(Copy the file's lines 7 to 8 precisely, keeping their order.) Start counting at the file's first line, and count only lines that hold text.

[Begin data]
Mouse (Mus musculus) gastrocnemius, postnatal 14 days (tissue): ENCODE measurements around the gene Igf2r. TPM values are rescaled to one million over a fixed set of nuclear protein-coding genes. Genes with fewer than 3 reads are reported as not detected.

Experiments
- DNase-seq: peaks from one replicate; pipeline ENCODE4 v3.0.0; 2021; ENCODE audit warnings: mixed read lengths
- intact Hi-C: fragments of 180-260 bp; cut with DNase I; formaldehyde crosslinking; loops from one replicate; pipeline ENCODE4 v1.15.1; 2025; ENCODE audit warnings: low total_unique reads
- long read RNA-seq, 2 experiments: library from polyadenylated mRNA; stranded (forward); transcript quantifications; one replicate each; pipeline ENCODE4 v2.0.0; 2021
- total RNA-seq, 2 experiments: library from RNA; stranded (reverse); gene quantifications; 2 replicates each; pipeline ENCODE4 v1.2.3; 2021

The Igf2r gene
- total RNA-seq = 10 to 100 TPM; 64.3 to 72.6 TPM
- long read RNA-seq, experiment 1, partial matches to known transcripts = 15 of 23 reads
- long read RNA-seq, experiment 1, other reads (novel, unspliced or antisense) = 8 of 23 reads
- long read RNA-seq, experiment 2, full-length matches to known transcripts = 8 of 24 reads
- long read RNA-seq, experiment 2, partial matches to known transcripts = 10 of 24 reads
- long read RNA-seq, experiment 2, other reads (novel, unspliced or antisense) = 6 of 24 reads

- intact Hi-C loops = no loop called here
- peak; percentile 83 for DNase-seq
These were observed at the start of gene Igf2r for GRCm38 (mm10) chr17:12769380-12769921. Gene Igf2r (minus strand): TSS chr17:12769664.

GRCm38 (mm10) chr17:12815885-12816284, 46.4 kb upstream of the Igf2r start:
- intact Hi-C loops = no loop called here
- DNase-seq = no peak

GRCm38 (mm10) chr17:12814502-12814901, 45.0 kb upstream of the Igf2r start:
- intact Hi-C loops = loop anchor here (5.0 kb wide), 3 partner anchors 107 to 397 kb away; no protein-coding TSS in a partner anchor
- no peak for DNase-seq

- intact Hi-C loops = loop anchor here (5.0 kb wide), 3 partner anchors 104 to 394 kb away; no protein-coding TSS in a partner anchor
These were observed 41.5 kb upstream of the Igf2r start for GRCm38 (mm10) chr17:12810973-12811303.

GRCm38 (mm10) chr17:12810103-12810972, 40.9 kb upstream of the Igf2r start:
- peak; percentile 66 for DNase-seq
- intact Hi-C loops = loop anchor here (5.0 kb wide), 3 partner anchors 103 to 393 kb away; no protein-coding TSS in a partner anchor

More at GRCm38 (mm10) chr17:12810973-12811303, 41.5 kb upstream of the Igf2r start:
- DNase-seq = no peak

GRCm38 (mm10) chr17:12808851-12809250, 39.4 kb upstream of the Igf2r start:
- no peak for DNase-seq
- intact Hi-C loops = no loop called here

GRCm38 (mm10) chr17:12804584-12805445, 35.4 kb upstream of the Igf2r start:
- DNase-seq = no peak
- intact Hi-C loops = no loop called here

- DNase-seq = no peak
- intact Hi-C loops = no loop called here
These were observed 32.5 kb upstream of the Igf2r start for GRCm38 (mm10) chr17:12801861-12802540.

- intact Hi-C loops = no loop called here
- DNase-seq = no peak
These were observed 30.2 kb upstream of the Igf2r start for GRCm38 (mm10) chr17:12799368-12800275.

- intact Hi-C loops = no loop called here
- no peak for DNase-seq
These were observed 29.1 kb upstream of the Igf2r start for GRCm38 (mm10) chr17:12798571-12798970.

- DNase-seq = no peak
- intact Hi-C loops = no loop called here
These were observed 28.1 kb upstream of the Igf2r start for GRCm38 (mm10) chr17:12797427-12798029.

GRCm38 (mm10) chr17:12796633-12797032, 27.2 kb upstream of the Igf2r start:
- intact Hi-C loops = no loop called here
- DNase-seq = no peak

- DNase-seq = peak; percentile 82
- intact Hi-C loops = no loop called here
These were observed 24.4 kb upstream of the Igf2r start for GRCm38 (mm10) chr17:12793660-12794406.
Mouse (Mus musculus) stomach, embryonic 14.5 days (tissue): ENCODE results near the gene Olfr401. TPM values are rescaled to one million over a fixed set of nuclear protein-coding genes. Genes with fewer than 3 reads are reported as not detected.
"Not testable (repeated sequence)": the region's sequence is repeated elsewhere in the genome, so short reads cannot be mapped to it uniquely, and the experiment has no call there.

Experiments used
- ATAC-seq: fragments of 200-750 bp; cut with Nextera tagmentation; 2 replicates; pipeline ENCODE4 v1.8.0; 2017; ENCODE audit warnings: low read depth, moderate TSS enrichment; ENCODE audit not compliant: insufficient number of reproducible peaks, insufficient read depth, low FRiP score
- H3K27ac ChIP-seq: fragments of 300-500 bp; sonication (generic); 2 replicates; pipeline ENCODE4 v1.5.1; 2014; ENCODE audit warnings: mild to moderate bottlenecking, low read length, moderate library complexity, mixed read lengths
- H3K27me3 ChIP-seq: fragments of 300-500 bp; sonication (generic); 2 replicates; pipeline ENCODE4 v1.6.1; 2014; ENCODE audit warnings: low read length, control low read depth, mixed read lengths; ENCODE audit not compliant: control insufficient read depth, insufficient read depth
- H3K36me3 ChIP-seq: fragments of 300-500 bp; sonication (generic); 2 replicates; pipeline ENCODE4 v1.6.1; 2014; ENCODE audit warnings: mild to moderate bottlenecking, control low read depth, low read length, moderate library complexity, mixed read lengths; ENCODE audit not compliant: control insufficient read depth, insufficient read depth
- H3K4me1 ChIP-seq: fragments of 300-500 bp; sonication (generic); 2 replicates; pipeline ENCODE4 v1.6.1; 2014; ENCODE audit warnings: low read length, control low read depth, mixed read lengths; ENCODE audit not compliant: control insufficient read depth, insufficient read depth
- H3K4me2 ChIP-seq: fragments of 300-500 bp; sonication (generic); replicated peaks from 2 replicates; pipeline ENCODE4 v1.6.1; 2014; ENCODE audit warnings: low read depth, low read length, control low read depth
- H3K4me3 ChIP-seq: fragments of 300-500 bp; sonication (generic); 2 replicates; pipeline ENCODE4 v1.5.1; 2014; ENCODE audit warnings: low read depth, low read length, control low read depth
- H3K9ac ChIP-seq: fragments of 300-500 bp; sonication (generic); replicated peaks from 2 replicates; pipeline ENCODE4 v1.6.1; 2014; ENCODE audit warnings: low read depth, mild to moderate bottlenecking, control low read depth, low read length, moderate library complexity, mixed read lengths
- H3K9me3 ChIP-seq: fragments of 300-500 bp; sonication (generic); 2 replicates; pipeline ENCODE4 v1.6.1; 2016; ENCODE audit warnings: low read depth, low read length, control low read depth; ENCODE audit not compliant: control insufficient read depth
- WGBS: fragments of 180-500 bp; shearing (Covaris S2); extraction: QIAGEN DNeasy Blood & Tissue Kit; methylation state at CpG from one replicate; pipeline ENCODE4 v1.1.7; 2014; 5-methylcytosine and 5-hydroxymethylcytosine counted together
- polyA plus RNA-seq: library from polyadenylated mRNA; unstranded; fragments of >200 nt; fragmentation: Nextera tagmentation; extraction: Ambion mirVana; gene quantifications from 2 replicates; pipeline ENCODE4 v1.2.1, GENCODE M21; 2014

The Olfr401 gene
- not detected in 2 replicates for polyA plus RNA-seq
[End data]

The Igf2r gene
- total RNA-seq = 10 to 100 TPM; 64.3 to 72.6 TPM